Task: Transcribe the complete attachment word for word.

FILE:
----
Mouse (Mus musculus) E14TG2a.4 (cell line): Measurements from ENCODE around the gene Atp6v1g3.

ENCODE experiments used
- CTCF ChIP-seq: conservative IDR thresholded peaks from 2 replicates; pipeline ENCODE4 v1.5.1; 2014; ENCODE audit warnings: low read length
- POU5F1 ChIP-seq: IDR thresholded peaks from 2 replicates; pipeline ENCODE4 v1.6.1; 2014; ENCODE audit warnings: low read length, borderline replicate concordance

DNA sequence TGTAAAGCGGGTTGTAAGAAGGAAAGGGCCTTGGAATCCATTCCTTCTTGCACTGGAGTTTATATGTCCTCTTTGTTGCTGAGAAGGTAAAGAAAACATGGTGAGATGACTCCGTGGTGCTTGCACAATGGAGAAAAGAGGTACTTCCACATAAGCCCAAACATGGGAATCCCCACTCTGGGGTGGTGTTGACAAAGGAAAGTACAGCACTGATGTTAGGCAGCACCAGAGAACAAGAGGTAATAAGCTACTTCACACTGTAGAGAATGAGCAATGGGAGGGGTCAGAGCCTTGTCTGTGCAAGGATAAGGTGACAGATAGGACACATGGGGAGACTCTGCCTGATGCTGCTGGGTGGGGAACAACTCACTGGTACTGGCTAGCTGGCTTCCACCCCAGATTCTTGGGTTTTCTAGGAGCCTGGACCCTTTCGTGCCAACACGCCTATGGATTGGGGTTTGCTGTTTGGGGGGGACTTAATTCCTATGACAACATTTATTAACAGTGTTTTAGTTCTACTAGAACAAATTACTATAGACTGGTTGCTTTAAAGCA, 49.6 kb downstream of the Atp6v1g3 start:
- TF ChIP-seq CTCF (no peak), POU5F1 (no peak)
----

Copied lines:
Mouse (Mus musculus) E14TG2a.4 (cell line): Measurements from ENCODE around the gene Atp6v1g3.

ENCODE experiments used
- CTCF ChIP-seq: conservative IDR thresholded peaks from 2 replicates; pipeline ENCODE4 v1.5.1; 2014; ENCODE audit warnings: low read length
- POU5F1 ChIP-seq: IDR thresholded peaks from 2 replicates; pipeline ENCODE4 v1.6.1; 2014; ENCODE audit warnings: low read length, borderline replicate concordance

DNA sequence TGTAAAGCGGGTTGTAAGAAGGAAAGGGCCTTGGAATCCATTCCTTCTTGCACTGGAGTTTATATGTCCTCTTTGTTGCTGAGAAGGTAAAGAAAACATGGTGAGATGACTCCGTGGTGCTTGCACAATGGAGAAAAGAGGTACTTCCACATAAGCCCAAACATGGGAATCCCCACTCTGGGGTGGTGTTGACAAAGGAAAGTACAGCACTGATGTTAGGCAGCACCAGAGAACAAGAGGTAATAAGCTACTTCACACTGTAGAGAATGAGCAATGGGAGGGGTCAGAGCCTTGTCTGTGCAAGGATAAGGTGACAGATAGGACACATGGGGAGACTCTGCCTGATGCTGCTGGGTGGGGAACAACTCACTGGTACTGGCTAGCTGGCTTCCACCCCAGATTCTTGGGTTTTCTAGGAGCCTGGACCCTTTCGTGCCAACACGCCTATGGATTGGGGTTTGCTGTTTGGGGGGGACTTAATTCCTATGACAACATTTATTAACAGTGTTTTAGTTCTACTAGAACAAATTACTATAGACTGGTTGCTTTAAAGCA, 49.6 kb downstream of the Atp6v1g3 start:
- TF ChIP-seq CTCF (no peak), POU5F1 (no peak)